Observe, enlighten and decipher the evolution
of consumption patterns in France and abroad
Section 1 - A stable mood and a greater desire to save

Perceptions of personal and general circumstances remain stable

3 minutes of reading
What is the mood among Europeans? It is neither better nor worse than last year. There is still a tendency for people to view their personal circumstances more favourably. Something else that hasn’t changed is the direct impact that persistent economic tensions are having on consumer confidence and on saving and consumption intentions.


This is a recurring theme of L’Observatoire Cetelem, one that returns year after year. Europeans always have a more positive opinion of their personal circumstances than they do of the situation in their country.
With an average score of 6 out of 10, those questioned for the purposes of this 2020 survey view their circumstances as being both positive and stable compared with the previous year (-0.1 points) (Fig. 1). Their opinion of the overall national situation is even more stable, given that it is unchanged with respect to 2019 (Fig. 2).

FIG. 1 :


FIG. 2 :



Two countries stand apart due to the change in the scores they assign to their respective situations. Whether it be in terms of personal or overall circumstances, the French are the most likely to consider that the situation has improved (+0.4 and +0.8 respectively). It should be pointed out that the previous survey was conducted at the beginning of the “yellow vest” crisis. This year’s results appear to indicate a return to normality, with scores identical to those recorded in 2018. the gradual fading of the protests, the control regained over public order and the budgetary windfalls announced to bolster purchasing power are all factors that may have contributed to this adjustment.
Conversely, the mood among Britons has experienced a downturn. They believe their personal circumstances have worsened (-0.5 points), but not as much as the general situation in their country (-0.7 points).
It doesn’t take a genius to understand how the repeated postponement of Brexit might have had a negative impact and but a dent in the phlegmatic attitude for which they are renowned. Having previously been among the most positive European nations, the UK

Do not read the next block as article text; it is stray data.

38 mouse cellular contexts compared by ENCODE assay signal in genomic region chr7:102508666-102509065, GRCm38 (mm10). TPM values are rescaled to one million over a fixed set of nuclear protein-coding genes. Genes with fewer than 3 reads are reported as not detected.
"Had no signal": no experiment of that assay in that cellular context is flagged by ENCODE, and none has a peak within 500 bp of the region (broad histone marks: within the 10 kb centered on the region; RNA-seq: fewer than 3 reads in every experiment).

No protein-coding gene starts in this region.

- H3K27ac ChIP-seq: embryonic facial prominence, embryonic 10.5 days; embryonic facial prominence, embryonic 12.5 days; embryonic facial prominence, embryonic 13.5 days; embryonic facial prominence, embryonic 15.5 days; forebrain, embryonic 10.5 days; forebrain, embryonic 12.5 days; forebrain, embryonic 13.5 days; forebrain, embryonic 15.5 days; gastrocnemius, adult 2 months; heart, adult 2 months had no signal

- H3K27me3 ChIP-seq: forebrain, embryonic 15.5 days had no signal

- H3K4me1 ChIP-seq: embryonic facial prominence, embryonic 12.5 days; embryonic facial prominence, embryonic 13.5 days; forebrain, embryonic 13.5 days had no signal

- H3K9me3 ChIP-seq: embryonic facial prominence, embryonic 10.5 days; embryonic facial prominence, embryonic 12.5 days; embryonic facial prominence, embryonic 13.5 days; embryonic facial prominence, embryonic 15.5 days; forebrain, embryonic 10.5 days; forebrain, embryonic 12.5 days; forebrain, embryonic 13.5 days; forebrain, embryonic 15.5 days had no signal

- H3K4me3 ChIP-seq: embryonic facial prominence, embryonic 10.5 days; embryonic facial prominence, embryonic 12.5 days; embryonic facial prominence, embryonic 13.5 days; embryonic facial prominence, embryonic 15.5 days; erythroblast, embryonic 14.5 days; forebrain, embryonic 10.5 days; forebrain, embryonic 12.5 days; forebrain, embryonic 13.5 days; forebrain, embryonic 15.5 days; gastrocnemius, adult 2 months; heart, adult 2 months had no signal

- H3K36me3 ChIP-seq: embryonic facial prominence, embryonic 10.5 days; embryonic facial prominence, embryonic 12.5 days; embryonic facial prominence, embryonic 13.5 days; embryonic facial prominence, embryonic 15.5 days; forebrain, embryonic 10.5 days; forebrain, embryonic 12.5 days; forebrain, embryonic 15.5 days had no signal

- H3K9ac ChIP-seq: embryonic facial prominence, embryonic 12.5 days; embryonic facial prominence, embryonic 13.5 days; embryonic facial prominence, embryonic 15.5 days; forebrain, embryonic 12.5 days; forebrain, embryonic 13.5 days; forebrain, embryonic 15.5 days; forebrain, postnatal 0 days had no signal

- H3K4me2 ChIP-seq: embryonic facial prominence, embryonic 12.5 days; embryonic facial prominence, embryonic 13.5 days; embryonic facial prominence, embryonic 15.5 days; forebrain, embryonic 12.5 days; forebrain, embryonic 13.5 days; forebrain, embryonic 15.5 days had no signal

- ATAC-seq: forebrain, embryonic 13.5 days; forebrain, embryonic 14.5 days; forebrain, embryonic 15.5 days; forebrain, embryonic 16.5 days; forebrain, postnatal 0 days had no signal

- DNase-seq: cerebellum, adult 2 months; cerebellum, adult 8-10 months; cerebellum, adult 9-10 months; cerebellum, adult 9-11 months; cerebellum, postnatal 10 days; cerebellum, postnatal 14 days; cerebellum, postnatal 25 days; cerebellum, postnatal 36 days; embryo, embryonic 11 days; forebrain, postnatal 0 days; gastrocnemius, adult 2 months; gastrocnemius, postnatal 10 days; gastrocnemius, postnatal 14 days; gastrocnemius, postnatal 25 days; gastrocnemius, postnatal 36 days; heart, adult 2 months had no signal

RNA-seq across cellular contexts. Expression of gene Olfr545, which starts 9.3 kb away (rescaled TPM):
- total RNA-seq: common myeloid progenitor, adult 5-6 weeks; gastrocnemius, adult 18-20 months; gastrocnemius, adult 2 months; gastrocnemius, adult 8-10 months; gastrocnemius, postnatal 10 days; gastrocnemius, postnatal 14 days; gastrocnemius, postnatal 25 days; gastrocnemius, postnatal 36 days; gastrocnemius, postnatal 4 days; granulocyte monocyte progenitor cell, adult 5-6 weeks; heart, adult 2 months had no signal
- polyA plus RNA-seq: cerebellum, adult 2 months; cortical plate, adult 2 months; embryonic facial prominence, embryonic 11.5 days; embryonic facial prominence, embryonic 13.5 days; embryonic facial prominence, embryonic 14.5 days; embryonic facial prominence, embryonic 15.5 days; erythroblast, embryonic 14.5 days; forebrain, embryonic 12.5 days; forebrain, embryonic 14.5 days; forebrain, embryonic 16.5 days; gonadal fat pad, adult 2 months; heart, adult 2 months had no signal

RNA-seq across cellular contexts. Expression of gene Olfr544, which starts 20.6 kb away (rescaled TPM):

has dropped to the middle of the pack in terms of personal circumstances, and even posts a slightly below average score when it comes to the overall situation.


Outside of France and the United Kingdom, a number of countries have seen their scores change significantly. Like the French, the Hungarians are now more optimistic about their personal circumstances (+0.4 points), with a score that has crept above the overall average. Like in Britain, there is rising pessimism among the Romanians, the Spanish (-0.3 points), the Slovaks and the Germans (-0.2 points). Once again, these declining scores can be explained by political uncertainty and, in Germany’s case, the first shoots of concern regarding the economy.
The Brits are joined in their negative perception of the general situation in their country by the Spanish, Romanians and Germans (-0.3, -0.1 and -0.1), who seem equally tentative. in Spain, the Catalonia crisis and repeated elections have affected the mood to such an extent that the situation in the country is among the worst perceived in Europe.
It is also important to underline that, while doubt is creeping into the minds of Germans, they remain resolutely positive, as do the Austrians, who lead both of these rankings, and the ever-positive Swedes.

The era of activist consumers
Sub-section 2
Saving intentions are up
Despite a slowdown in GDP growth, the unemployment rate in Europe (as defined by the International Labour Office) is at its lowest level in almost 20 years, at 6.3%. Wage pressures are appearing in s